The release reportedly came after talks with the government, though few details are confirmed.
The abduction of the so-called "Chibok girls" triggered a global outcry and sparked a huge social media campaign.
Before the latest release, about 195 of the girls were still missing. The number of girls in the latest release is unconfirmed, and varies from about 50 to 80.
The Sahara Reporters website quoted a source as saying the freed girls were now in the town of Banki in Borno state, awaiting an airlift.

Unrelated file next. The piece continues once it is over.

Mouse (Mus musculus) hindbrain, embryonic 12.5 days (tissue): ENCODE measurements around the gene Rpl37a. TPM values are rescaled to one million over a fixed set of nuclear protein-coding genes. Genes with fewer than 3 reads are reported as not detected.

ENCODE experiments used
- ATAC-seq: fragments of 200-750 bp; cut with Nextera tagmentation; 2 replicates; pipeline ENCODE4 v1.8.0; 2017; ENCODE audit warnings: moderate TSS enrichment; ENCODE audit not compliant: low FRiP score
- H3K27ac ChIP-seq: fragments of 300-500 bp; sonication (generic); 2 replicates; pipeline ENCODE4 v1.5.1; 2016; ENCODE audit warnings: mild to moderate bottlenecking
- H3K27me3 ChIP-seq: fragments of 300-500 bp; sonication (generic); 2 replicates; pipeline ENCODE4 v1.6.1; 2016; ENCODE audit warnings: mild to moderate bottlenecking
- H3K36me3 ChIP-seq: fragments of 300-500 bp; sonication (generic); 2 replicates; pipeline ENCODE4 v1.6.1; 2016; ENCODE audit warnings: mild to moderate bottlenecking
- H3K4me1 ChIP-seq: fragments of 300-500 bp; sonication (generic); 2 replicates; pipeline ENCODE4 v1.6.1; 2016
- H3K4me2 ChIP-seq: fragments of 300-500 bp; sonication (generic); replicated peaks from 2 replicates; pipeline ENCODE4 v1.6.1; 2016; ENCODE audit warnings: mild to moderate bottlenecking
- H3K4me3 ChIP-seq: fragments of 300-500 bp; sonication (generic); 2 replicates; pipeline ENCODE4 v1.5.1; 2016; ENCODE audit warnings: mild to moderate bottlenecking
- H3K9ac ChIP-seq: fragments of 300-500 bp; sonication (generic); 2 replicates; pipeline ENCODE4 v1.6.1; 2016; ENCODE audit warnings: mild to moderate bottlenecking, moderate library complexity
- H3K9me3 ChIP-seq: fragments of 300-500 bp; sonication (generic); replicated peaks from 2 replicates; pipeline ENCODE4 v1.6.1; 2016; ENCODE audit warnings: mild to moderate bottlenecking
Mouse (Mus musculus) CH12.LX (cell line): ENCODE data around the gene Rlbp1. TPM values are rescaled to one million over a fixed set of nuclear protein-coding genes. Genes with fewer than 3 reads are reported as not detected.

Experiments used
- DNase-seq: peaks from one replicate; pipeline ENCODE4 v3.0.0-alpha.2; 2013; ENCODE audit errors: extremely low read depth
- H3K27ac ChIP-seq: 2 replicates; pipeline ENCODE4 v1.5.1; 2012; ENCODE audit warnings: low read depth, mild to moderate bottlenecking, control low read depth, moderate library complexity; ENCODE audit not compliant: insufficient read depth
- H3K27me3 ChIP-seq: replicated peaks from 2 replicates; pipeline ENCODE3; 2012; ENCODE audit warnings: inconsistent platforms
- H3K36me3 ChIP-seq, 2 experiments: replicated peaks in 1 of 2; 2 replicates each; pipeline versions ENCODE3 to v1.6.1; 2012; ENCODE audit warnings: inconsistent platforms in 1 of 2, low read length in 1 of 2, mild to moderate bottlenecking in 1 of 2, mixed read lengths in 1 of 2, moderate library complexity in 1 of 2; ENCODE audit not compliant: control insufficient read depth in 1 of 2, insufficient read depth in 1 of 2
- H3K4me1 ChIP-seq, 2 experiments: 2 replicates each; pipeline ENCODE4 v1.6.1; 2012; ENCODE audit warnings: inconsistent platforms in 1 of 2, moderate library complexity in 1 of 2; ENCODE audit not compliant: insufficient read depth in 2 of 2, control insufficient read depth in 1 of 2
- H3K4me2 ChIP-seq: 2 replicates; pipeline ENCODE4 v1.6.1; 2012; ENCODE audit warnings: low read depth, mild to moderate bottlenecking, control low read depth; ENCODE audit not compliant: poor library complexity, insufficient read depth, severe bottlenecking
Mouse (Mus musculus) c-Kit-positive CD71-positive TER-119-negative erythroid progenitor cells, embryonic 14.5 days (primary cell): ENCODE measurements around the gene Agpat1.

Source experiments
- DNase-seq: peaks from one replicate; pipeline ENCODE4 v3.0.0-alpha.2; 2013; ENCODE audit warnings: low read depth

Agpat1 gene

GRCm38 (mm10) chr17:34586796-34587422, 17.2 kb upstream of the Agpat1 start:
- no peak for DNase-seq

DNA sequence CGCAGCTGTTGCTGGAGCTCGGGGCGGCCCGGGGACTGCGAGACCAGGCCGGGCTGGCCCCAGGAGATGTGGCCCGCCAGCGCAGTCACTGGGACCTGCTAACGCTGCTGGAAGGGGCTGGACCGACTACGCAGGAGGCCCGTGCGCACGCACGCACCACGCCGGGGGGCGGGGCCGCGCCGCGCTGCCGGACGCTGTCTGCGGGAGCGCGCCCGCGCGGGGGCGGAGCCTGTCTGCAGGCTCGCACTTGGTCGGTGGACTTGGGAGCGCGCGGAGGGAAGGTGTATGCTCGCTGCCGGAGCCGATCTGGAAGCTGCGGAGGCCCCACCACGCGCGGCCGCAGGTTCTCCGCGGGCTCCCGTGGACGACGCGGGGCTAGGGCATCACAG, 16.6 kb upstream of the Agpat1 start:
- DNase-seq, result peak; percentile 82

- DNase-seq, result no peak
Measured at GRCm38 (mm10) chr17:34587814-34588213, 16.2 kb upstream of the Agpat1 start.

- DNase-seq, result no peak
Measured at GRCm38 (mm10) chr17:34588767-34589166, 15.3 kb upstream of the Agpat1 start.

They would be taken to a secure location, the source said, for debriefing and would then be reunited with their families.
After the abduction in 2014, a number of girls escaped and Boko Haram then freed 21 last October, after negotiations with the Red Cross.
Last month, President Muhammadu Buhari said the government remained "in constant touch through negotiations, through local intelligence to secure the release of the remaining girls and other abducted persons unharmed".
Many of the Chibok girls were Christian, but were encouraged to convert to Islam and to marry their kidnappers during their time in captivity. (source: bbc.com)